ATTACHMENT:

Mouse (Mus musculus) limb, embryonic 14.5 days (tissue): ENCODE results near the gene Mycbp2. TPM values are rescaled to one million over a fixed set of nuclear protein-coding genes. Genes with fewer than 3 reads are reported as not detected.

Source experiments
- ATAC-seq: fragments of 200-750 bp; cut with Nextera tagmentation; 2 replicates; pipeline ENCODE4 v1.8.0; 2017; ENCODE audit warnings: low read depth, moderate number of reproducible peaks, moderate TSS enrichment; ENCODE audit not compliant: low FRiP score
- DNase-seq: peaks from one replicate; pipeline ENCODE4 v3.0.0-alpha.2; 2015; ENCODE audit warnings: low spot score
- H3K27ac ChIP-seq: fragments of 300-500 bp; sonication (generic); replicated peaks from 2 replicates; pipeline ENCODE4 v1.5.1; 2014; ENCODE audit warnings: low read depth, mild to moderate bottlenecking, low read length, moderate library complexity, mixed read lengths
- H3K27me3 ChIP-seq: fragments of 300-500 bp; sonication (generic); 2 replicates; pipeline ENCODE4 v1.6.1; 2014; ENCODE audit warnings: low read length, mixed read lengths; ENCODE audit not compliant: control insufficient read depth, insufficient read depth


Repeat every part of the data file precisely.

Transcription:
Mouse (Mus musculus) limb, embryonic 14.5 days (tissue): ENCODE results near the gene Mycbp2. TPM values are rescaled to one million over a fixed set of nuclear protein-coding genes. Genes with fewer than 3 reads are reported as not detected.

Source experiments
- ATAC-seq: fragments of 200-750 bp; cut with Nextera tagmentation; 2 replicates; pipeline ENCODE4 v1.8.0; 2017; ENCODE audit warnings: low read depth, moderate number of reproducible peaks, moderate TSS enrichment; ENCODE audit not compliant: low FRiP score
- DNase-seq: peaks from one replicate; pipeline ENCODE4 v3.0.0-alpha.2; 2015; ENCODE audit warnings: low spot score
- H3K27ac ChIP-seq: fragments of 300-500 bp; sonication (generic); replicated peaks from 2 replicates; pipeline ENCODE4 v1.5.1; 2014; ENCODE audit warnings: low read depth, mild to moderate bottlenecking, low read length, moderate library complexity, mixed read lengths
- H3K27me3 ChIP-seq: fragments of 300-500 bp; sonication (generic); 2 replicates; pipeline ENCODE4 v1.6.1; 2014; ENCODE audit warnings: low read length, mixed read lengths; ENCODE audit not compliant: control insufficient read depth, insufficient read depth